This is a work in progress. In fact at an early stage of progress. I have only posted it in this condition to act as a driver to the personal impetus I must find in order to make any success of the project. I will update this post as I go, and when complete or when a Part 3 is necessary, I will ensure that is made known.
In Part 1 of this series (and whether it gets past Part 2 or not, remains to be seen) I began to talk about uniformitarianism but got sidetracked into a discussion of how that fits into the general principles of the scientific method on which all we know, or assume, about our world and indeed the whole universe of which it is a minute part, including ourselves, is based. If you missed it, you can read Part 1 here.
Moving on now, but also extracting from that work, I used a definition of the Doctrine of Uniformity as recorded in Wikipedia (repeated below) – mainly because that is a readily accessible source, open to anyone, and also because it is well referenced for those who may wish to pursue that.
Uniformitarianism, also known as the Doctrine of Uniformity or the Uniformitarian Principle, is the assumption that the same natural laws and processes that operate in our present-day scientific observations have always operated in the universe in the past and apply everywhere in the universe. It refers to invariance in the metaphysical principles underpinning science, such as the constancy of cause and effect throughout space-time, but has also been used to describe spatiotemporal invariance of physical laws. Though an unprovable postulate that cannot be verified using the scientific method, some consider that uniformitarianism should be a required first principle in scientific research. Other scientists disagree and consider that nature is not absolutely uniform, even though it does exhibit certain regularities.HTTPS://EN.WIKIPEDIA.ORG/WIKI/UNIFORMITARIANISM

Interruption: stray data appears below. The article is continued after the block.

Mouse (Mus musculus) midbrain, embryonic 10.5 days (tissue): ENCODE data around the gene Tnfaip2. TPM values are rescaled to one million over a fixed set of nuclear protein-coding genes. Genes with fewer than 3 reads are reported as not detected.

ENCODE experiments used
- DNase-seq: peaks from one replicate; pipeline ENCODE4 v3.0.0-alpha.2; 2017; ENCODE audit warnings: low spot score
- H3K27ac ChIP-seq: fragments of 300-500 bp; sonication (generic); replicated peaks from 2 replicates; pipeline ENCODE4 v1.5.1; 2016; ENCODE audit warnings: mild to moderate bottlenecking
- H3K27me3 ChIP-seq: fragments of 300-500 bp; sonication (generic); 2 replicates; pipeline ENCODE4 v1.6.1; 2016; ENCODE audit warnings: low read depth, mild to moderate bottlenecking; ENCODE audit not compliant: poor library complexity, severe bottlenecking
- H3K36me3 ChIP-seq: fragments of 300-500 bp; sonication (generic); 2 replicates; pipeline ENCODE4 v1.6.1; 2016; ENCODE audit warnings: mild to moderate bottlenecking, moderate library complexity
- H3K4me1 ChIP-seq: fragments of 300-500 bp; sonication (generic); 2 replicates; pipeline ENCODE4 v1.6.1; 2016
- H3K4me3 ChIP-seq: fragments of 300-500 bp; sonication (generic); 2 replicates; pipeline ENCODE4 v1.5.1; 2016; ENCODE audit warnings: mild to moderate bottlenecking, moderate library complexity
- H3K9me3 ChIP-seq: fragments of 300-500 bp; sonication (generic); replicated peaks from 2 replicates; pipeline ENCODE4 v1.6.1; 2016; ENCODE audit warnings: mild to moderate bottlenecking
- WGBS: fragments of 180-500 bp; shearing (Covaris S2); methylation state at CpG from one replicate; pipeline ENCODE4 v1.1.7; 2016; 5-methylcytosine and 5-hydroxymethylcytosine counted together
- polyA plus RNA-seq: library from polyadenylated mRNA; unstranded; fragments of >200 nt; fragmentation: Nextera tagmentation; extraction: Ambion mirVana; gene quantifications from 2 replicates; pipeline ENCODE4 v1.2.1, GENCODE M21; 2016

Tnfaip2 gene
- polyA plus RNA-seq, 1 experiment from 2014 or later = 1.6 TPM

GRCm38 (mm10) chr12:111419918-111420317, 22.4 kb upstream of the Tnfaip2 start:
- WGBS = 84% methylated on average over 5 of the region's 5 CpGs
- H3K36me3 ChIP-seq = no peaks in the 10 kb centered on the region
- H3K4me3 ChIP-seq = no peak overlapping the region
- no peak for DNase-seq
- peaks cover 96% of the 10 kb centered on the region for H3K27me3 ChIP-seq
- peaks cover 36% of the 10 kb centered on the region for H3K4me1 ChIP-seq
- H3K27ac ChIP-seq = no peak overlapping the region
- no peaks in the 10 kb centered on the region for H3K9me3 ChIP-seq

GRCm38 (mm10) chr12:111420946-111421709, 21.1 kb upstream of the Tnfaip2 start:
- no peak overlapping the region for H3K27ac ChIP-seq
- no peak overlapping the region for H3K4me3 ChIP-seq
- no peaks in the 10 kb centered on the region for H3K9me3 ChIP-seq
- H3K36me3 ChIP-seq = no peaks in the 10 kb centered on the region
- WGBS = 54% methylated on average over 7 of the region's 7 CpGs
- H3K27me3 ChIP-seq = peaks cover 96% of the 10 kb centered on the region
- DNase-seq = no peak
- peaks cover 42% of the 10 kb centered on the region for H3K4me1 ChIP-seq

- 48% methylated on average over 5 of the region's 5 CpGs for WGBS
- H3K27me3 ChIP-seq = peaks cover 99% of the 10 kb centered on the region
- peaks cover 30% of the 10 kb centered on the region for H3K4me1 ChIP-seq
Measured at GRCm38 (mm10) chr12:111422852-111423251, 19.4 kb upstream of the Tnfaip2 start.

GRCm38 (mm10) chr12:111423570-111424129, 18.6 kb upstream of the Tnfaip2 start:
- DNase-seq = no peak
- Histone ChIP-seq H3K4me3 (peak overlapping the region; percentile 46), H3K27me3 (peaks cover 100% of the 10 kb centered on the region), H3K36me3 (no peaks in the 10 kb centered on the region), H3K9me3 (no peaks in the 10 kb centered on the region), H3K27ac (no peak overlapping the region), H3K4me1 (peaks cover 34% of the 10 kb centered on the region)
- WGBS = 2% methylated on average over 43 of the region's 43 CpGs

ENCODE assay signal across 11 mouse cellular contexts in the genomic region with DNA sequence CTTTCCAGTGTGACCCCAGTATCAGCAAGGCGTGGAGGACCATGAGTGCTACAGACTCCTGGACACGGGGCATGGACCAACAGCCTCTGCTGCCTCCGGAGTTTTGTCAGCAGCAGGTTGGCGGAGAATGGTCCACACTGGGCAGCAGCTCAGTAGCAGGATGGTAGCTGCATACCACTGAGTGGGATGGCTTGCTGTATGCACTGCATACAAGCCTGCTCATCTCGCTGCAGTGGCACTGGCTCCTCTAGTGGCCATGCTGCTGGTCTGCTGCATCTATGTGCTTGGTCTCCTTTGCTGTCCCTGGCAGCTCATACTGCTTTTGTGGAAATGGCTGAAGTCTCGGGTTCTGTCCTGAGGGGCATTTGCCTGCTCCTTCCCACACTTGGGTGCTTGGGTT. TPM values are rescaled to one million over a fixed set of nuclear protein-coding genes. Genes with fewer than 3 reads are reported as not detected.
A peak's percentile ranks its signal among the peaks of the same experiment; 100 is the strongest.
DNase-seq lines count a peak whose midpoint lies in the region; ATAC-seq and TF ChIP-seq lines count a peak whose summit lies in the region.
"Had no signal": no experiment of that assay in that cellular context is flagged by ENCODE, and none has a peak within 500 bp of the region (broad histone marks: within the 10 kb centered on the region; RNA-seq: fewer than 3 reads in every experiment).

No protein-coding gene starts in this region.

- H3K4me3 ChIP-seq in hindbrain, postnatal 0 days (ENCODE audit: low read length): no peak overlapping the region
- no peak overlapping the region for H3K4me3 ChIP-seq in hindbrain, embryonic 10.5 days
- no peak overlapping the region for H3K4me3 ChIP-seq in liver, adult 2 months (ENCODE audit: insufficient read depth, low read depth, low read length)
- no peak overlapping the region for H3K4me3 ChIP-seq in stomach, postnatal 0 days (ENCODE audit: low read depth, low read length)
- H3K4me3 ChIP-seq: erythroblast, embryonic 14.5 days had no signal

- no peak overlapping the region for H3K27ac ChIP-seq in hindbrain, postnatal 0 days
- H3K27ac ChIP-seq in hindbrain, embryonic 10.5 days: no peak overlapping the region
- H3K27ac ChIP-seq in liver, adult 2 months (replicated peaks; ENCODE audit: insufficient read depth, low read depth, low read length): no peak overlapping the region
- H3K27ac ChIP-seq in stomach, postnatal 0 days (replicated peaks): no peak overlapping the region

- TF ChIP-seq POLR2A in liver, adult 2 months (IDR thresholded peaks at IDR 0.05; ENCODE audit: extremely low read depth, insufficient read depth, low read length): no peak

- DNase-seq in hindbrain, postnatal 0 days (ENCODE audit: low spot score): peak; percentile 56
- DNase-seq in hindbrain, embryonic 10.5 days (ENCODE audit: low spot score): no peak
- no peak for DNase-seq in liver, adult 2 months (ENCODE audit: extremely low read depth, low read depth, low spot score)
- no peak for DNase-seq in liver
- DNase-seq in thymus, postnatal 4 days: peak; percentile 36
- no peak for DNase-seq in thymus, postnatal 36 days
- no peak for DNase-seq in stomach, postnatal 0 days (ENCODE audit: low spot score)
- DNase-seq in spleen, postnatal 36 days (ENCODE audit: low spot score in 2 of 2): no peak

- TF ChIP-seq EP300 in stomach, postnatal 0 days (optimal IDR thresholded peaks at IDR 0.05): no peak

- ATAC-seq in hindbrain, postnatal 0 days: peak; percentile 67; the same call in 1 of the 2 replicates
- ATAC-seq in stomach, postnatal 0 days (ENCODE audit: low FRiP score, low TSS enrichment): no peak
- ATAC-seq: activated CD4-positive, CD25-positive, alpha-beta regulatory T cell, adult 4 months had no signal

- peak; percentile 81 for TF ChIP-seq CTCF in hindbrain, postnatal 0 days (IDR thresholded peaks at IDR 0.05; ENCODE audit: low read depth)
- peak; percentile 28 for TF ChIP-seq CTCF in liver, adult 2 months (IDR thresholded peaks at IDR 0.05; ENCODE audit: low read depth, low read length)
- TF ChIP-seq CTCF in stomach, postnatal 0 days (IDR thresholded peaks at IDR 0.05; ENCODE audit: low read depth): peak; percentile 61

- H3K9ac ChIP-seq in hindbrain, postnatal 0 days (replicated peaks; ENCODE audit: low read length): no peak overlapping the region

Uniformity then is the principle of gradual change, ‘Gradualism’ being another name for the processes by which the observable physical make-up of our world and all within, around, beneath and above it have come to be, are now, and will change to be, in the future (should we be so fortunate or unfortunate as to witness that).
‘Observable’, to me, seems to be far too weak a statement to adequately define the position. Everything around us, if we take careful note of it – instead of buzzing around like ‘blue-arsed flies’ – screams out, as loudly as it silently can, that it was not the result of gentle, eons long, ‘gradual’ forces operating at snail’s pace throughout a long history, undisturbed by anything more than gentle breezes and the drip-drops of moisture or the lapping caress of shallow waves or other flowing movements of water and other fully natural processes that, for example, separated grains of sand or whatever from their parent rocks to deposit them elsewhere in a gradual process of unnoticeable building up and tearing down from what once was to what now is. At the very least, observation inevitably leads to the view that these were not the only forces, or even the major forces being played out in the 4.6 billion years (or whatever the current estimate is) of the formation of the planet we all stand on.